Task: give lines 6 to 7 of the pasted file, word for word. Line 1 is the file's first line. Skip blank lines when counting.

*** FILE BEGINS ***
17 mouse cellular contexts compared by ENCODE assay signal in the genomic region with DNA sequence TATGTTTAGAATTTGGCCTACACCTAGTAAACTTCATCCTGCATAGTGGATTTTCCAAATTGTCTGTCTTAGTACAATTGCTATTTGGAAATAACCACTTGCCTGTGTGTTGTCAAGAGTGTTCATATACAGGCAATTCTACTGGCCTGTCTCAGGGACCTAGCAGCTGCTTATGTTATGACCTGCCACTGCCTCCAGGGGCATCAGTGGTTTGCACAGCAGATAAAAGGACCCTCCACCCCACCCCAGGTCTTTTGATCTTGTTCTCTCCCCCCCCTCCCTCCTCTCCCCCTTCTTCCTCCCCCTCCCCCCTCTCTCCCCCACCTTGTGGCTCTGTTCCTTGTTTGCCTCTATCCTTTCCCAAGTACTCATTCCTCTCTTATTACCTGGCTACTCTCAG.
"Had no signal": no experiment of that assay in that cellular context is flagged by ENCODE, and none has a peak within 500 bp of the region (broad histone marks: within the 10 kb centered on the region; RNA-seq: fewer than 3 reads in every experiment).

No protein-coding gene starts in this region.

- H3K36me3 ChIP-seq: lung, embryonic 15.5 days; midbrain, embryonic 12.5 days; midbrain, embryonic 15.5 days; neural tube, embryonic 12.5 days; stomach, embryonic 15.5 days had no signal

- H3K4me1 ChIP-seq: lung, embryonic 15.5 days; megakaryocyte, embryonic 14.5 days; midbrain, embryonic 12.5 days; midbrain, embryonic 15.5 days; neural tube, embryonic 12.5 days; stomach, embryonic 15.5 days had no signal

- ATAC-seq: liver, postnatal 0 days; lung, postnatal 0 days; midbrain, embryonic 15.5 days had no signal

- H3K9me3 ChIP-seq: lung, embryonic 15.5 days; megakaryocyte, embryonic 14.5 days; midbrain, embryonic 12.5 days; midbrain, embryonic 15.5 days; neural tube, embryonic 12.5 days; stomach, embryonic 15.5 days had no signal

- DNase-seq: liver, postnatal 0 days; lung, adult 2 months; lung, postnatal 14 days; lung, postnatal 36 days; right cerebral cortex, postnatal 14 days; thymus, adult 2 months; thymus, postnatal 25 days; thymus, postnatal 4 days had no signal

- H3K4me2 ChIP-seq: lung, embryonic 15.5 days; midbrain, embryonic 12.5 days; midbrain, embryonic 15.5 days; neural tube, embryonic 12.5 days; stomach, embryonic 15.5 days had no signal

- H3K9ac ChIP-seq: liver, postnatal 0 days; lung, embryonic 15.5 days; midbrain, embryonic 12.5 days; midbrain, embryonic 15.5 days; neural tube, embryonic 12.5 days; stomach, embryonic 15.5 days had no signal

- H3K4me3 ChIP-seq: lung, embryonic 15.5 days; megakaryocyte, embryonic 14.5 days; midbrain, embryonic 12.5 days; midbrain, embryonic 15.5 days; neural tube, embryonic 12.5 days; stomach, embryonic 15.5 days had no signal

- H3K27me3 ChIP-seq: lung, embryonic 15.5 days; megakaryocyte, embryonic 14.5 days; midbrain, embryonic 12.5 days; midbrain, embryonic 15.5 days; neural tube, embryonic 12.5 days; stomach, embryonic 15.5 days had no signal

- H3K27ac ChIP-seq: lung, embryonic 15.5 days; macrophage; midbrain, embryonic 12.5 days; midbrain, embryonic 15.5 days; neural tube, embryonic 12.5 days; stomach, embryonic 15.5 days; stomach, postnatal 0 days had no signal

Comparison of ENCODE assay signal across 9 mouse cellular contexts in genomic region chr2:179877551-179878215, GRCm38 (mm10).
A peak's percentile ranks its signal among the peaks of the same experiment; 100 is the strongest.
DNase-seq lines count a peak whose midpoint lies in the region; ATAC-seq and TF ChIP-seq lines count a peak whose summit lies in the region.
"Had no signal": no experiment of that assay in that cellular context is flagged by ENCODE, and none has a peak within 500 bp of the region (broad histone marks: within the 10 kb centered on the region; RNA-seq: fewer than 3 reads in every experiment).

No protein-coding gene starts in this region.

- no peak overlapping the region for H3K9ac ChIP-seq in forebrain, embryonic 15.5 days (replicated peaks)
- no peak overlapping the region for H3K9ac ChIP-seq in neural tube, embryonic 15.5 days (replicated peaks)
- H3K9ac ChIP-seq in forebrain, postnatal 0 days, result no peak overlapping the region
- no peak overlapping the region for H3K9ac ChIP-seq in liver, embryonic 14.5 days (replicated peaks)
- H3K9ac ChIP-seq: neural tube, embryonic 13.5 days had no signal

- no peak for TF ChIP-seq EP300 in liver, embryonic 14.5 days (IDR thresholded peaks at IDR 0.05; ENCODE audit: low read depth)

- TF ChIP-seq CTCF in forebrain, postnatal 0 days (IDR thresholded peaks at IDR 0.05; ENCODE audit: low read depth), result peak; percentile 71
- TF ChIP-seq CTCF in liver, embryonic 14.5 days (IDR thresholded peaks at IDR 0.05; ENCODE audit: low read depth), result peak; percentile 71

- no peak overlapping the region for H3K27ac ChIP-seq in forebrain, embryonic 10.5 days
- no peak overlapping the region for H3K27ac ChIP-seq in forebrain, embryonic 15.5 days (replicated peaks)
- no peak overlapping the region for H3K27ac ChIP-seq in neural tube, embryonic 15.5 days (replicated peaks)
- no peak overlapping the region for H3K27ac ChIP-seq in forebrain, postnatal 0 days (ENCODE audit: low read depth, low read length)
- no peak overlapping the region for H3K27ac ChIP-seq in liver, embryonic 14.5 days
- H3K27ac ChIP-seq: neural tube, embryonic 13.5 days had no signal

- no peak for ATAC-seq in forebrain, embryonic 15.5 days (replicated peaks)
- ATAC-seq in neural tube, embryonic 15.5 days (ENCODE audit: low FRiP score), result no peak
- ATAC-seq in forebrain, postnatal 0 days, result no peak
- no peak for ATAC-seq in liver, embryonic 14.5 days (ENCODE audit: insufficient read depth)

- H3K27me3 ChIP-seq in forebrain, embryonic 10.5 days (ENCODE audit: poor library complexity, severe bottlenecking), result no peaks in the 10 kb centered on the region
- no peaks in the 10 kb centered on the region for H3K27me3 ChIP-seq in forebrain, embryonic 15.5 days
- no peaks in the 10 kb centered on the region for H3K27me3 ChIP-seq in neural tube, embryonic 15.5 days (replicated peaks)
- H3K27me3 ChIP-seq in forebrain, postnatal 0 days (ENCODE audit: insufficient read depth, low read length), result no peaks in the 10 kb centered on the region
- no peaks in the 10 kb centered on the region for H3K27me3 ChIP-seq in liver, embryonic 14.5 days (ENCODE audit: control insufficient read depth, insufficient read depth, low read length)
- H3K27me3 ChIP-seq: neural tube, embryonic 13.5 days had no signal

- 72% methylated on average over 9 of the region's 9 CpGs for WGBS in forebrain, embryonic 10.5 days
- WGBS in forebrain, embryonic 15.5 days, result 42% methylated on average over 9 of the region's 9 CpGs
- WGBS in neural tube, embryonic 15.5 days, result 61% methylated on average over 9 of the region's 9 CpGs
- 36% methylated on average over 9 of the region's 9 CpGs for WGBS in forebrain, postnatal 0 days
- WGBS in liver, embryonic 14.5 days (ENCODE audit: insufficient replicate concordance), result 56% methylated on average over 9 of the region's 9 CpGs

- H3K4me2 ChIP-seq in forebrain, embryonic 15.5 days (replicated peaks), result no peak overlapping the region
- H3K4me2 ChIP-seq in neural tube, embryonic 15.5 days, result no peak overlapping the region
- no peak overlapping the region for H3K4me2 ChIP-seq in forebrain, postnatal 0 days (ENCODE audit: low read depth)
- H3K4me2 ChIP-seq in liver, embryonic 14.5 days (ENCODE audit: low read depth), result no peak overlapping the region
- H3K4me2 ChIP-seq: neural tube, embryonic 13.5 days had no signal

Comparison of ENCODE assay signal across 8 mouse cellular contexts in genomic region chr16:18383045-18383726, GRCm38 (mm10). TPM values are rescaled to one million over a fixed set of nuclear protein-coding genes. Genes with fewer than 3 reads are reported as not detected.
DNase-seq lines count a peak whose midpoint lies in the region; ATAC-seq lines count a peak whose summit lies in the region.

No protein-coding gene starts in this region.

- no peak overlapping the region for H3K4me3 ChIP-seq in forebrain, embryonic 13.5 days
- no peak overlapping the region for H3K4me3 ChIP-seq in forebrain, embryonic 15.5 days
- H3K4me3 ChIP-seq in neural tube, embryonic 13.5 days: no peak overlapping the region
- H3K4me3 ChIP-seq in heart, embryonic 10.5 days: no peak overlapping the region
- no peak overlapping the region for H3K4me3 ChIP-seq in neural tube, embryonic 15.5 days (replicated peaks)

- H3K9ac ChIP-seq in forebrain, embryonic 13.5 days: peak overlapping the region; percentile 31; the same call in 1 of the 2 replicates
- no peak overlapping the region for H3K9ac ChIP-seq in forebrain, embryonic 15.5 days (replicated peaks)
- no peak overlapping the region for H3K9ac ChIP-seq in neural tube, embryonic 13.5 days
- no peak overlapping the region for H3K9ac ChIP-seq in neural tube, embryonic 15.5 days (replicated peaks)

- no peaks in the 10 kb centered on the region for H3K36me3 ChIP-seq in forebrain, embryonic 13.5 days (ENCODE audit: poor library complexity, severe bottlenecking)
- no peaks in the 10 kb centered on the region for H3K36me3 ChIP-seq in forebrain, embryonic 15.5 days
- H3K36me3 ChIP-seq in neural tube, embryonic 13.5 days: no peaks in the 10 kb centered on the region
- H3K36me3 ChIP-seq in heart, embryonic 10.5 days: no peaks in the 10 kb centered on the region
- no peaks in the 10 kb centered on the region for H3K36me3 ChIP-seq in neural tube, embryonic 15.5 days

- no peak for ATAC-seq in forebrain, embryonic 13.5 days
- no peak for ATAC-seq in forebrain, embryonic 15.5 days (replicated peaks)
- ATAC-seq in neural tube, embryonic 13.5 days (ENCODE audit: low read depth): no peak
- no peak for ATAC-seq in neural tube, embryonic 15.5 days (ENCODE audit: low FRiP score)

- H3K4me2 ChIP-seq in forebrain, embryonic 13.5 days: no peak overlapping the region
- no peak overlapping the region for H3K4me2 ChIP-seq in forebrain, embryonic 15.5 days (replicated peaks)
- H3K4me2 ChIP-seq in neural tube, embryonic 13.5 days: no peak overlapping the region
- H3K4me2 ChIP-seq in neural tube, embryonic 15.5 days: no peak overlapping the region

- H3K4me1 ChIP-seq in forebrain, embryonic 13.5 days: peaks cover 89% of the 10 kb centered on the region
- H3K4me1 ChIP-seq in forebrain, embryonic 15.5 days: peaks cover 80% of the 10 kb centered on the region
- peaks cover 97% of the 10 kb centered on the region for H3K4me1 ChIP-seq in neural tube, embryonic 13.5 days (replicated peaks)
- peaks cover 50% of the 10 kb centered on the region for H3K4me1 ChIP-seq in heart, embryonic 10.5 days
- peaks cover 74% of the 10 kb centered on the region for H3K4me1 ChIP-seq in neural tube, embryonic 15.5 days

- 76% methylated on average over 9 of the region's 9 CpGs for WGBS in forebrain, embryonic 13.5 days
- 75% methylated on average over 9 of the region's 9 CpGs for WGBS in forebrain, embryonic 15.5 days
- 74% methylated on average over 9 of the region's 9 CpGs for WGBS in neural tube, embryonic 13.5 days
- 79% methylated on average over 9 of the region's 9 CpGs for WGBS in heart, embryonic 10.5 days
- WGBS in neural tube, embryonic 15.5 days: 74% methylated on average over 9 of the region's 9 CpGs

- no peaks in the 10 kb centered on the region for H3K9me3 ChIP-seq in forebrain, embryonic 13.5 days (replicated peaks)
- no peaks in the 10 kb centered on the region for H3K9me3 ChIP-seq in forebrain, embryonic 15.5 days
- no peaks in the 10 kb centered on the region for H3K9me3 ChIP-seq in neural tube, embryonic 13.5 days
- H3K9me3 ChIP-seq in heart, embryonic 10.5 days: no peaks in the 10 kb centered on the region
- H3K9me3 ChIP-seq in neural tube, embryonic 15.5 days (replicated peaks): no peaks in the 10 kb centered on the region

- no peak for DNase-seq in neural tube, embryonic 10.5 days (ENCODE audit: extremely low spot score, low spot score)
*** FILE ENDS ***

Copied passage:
- ATAC-seq: liver, postnatal 0 days; lung, postnatal 0 days; midbrain, embryonic 15.5 days had no signal

- H3K9me3 ChIP-seq: lung, embryonic 15.5 days; megakaryocyte, embryonic 14.5 days; midbrain, embryonic 12.5 days; midbrain, embryonic 15.5 days; neural tube, embryonic 12.5 days; stomach, embryonic 15.5 days had no signal